Randerson’s collaboration, HULLAPOLLOI (with Kate McIntosh and Footnote Dance), won best of the Dunedin Fringe 2011 where it was described as an “endlessly watchable sequence of ludic explorations.” – J.W Marshall, Theatreview. Randerson is currently working on a pop-up hair salon in Wellington which do politician themed haircuts with coffee (a Helen Clark, anybody?).

Yo Future has been different in every place we have performed it,” says director Jo Randerson. “Although there is a skeleton for the show, it changes as different performers inhabit the piece. In Invercargill there was an emphasis on musical theatre which is a strong tradition there, in Hamilton we played outside, in the Wairarapa we had younger performers as the seniors were in exams. In Auckland we will have a totally new cast who will bring their unique energies to the piece – exciting.”

Come and see what the future has in store!

Well-wrought, compelling and salutary.’ – John Smythe, Theatreview

Yo Future plays
Dates:  16th – 19th October and 23rd – 25th October
Venue:  TAPAC, 100 Motions Road, Western Springs, Auckland
Tickets:  $15 – $25 or Family $60.00
Bookings:  www.tapac.org.nz // 09 845 0295 ext 1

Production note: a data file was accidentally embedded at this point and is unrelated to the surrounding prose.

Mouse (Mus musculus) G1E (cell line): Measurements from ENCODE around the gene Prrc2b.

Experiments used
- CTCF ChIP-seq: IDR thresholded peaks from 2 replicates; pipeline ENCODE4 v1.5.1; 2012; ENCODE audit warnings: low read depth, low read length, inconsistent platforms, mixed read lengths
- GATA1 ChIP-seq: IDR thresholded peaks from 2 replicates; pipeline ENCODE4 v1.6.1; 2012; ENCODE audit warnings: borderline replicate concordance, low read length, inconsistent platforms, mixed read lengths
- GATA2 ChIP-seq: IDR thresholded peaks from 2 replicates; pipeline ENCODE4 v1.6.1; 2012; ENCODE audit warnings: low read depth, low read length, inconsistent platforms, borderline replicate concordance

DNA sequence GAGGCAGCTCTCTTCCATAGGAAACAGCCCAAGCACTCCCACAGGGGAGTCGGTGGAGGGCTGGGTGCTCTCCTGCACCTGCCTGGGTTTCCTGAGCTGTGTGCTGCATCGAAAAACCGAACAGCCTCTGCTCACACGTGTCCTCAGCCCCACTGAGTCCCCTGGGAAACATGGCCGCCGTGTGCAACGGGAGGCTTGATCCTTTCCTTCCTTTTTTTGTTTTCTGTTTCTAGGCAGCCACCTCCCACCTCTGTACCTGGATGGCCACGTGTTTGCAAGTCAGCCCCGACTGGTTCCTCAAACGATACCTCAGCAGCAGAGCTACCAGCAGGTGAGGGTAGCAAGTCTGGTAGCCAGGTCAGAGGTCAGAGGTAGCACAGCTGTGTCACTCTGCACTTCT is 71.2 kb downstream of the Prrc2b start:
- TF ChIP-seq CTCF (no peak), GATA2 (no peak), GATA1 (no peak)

Duration:  approx. 60 minutes 

Thu, Fri, Sat only

Uncertain Futurecast

Review by James Wenley 17th Oct 2014

The Yo Future movement has been spreading across the country. First devised in Wellington in 2011, Director Jo Randerson has worked with youth from Invercargill, Hamilton, Wairarapa and asked them provocations like “What does the world look like to you?” and “what would you fight for?” to create their past, present and Yo Future.

The 14 member cast enter one by one and present themselves to us. With the audience split by traverse staging, the cast keep turning to see us all, and keep shuffling to get themselves in the right order. It’s a suitably awkward way to meet them, not quite sure of their place in the world. These are the Millennials aka Generation Y aka the Me generation aka the Peter Pan generation, born after 1984, categorised negatively by being narcissistic, lazy and politically disengaged, and categorised positively as open-minded, connected, and self-expressive. [More